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Energy expert shares radiator habit to ‘stop’ as it will ‘cost you more money’ on bills




As freezing temperatures continue in the UK and energy bills still on the rise, Britons are doing everything they can to save money where they can. This includes looking for money-saving ways to heat their home, as well as turning off unused radiators. However, rather than lowering energy bills, turning off unused radiators could actually “cost you more”, according to Ben Price, founder of Heatable.

Although it sounds counter-intuitive, heating and boiler experts at Heatable are warning people “stop turning off unused radiators” to save money this winter as it may potentially “drive-up heating bills”.

Ben explained: “Turning off your heating in unused rooms by turning the radiator’s thermostatic radiator valve to zero or off can save you energy, but it could also cost you more money because ultimately they’re always directly related.”

However, the expert noted that the caveat to this is that it depends on the age of the current boiler.

He explained if the boiler is an old G-rated and non-condensing boiler (typically sold before 2005), households will likely save money by turning off unused radiators.

READ MORE: ‘Essential’ task to ‘optimise’ radiator performance for ‘lower bills’

However, for those who have a modern condensing boiler i.e., Britons who had their boiler installed post-2005, they operate more efficiently at lower flow temperatures.

Flow temperature means the temperature of the water feature in the flow pipe of a heating system or a separate area of a central heating system. 

So how low should the temperature be? This would depend on what is safe for the home, but essentially the flow temperature needs to be as low as is safely possible.

In older and uninsulated homes, the ideal flow temperature is between 55 and 60 degrees. For modern and insulated homes, the ideal flow temperature is between 45 and 55 degrees.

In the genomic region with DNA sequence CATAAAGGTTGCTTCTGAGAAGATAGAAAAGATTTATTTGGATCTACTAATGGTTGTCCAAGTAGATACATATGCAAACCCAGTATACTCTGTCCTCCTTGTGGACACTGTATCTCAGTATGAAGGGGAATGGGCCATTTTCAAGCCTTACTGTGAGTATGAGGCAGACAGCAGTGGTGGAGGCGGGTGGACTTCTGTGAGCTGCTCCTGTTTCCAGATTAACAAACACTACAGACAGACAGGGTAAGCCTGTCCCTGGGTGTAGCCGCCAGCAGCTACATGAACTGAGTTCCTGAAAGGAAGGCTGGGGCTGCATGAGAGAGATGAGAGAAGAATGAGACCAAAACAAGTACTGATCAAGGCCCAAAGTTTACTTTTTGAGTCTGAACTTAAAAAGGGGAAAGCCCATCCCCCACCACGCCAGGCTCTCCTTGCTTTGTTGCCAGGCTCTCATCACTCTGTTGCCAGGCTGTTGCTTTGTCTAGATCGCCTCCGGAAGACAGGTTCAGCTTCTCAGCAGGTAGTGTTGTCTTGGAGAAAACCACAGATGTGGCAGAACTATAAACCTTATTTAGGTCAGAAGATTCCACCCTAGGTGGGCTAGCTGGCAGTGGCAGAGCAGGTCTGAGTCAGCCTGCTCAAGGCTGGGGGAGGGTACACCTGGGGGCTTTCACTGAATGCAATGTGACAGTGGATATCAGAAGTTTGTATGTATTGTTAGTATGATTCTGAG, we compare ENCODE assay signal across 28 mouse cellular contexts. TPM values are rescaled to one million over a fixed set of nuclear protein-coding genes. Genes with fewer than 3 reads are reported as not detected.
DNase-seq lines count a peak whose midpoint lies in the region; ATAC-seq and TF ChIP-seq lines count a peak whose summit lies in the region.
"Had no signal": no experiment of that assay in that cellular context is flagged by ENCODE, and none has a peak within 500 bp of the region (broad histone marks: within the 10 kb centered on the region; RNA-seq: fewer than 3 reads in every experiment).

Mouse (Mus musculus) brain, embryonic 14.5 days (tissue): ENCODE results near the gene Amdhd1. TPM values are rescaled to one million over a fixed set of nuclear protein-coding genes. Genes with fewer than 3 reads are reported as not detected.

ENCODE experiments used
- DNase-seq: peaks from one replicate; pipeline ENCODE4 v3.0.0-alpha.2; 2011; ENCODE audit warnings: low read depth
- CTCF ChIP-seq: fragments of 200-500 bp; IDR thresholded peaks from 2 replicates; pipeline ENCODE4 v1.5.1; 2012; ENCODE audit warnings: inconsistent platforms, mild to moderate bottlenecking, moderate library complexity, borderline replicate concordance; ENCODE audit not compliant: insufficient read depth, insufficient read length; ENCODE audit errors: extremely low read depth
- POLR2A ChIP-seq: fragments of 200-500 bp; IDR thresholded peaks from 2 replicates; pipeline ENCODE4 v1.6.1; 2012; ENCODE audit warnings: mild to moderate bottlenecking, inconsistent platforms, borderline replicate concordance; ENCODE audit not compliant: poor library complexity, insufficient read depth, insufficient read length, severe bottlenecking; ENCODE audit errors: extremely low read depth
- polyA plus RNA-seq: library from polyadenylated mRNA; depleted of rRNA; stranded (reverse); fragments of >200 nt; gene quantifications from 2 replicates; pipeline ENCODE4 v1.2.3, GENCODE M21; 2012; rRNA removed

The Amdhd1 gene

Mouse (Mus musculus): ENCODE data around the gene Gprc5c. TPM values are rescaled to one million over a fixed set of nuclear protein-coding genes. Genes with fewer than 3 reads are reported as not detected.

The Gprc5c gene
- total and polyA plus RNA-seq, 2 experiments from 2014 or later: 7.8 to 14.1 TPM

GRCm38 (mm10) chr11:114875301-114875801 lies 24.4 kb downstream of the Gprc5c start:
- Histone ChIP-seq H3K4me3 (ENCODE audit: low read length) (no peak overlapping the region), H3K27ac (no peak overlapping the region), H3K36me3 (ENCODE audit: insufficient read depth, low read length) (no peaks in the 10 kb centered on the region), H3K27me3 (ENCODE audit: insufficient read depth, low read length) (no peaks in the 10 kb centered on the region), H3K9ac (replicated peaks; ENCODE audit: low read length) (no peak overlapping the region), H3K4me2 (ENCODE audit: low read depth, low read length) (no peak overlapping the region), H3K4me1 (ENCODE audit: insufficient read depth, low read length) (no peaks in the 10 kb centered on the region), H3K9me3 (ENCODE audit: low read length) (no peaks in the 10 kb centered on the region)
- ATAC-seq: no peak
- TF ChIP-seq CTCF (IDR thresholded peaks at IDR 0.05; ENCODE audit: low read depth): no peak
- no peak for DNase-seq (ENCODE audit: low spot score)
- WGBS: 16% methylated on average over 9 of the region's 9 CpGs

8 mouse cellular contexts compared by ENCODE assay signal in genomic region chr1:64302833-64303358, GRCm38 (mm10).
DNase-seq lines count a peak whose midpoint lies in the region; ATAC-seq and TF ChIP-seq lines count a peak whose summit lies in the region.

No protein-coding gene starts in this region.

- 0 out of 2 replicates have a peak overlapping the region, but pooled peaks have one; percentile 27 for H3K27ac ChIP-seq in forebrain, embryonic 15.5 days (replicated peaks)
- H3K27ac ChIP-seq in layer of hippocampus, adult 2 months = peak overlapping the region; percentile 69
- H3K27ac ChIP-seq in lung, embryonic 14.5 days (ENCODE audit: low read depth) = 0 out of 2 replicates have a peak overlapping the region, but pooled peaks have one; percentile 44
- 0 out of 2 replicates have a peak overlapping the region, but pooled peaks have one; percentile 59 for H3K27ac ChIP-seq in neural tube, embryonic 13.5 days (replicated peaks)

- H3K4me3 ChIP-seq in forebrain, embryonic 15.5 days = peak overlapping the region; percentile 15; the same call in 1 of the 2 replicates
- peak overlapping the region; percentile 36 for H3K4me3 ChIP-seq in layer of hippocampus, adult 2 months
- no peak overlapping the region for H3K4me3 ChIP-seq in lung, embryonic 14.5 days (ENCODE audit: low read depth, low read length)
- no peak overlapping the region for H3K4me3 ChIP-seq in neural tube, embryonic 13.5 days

To achieve the ideal temperature flow, it’s important to note that there are many smart modulating thermostats on the market that can set the ideal flow temperature for households automatically.

Otherwise, households need to adjust their boiler’s flow temperature. This would depend on what type of boiler they have. 

A boiler may come with dials, dials and digital displays, or digital displays with buttons.

Whatever the case, Britons should follow the manufacturer’s instructions carefully if they’d like to adjust the flow temperature. 

READ MORE: ‘Easy’ DIY steps to fix a ‘cold-bottom’ radiator ‘yourself’

A top tip for households to easily identify if they have a modern condensing boiler is by checking if there is a “white pipe” exiting the boiler from underneath.

This is all due to the way modern condensing boiler technology works. Instead of heat being wasted and sent out by the flue pipe it is recycled back into the central heating system.

Since modern boilers operate at lower flow temperatures, Ben explained that reducing the flow temperature is an “easy way to increase the efficiency” of heating.

He noted there are “two ways to achieve this”, by using a modulating thermostat and by increasing the radiator surface area.

The expert said: “Essentially that means that the unused radiators or radiators in rooms not being used should be left open or on.

“Not doing so will make your boiler have to work harder and burn more energy to reach the desired temperature of the radiators you have left on. 

“This all due to the fact that while the radiators are less hot, they are still able to heat your home to the desired temperature.

“So, the thing to remember is if you are not using radiators in unused rooms, you still want to leave them on in order to allow water to continue to flow through them or the other radiators and ultimately your boiler will have to work harder.”

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